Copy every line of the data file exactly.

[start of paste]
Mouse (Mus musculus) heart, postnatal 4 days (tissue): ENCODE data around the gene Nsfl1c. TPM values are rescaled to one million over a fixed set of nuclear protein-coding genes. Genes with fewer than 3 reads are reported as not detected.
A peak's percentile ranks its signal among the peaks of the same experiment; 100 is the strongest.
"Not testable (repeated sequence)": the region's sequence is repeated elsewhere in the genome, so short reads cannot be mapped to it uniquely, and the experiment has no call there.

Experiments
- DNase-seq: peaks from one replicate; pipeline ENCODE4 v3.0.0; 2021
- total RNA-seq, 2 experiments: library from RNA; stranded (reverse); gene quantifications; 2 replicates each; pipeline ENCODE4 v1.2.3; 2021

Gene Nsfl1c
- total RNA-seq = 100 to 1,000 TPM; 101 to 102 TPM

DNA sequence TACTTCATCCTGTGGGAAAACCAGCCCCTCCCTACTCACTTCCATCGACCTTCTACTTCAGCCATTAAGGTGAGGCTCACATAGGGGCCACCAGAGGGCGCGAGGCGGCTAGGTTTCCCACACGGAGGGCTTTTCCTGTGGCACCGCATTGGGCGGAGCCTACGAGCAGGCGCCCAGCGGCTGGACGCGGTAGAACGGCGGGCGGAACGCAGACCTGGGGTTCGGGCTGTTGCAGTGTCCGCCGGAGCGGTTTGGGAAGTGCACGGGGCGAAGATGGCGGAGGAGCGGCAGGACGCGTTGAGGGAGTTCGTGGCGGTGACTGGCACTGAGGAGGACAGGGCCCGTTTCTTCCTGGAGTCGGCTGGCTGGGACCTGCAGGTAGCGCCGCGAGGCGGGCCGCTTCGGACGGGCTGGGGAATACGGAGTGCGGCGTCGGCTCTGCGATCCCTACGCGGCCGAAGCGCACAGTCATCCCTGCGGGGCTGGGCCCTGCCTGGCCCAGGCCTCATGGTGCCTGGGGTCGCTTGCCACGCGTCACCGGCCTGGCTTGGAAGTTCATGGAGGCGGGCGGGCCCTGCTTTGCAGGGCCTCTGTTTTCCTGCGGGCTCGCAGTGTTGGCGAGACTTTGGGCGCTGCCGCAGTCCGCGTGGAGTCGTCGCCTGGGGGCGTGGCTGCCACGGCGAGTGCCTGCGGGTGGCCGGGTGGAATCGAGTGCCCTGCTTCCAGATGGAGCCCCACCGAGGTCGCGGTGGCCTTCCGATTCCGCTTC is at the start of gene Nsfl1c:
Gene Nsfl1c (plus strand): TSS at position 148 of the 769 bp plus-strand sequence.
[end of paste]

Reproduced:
Mouse (Mus musculus) heart, postnatal 4 days (tissue): ENCODE data around the gene Nsfl1c. TPM values are rescaled to one million over a fixed set of nuclear protein-coding genes. Genes with fewer than 3 reads are reported as not detected.
A peak's percentile ranks its signal among the peaks of the same experiment; 100 is the strongest.
"Not testable (repeated sequence)": the region's sequence is repeated elsewhere in the genome, so short reads cannot be mapped to it uniquely, and the experiment has no call there.

Experiments
- DNase-seq: peaks from one replicate; pipeline ENCODE4 v3.0.0; 2021
- total RNA-seq, 2 experiments: library from RNA; stranded (reverse); gene quantifications; 2 replicates each; pipeline ENCODE4 v1.2.3; 2021

Gene Nsfl1c
- total RNA-seq = 100 to 1,000 TPM; 101 to 102 TPM

DNA sequence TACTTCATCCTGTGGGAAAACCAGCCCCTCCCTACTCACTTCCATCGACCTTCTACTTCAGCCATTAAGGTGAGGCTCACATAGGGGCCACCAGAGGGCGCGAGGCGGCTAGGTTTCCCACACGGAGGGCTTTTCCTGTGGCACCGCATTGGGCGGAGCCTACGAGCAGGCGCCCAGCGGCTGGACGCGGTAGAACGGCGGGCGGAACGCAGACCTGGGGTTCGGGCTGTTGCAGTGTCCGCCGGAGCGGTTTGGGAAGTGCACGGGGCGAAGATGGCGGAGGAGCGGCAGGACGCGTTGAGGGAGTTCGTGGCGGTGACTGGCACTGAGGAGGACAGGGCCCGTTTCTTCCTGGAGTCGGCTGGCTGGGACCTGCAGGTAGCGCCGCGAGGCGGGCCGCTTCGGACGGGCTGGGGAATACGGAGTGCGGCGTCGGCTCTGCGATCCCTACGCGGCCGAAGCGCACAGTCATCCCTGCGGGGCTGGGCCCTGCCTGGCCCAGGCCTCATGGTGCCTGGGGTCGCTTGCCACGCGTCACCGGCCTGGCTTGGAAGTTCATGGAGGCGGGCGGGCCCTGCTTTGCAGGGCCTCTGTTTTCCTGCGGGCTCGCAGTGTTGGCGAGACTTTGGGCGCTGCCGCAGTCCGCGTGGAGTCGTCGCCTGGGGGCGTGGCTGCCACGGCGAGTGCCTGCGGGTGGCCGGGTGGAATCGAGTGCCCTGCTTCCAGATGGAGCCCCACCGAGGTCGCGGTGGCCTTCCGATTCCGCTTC is at the start of gene Nsfl1c:
Gene Nsfl1c (plus strand): TSS at position 148 of the 769 bp plus-strand sequence.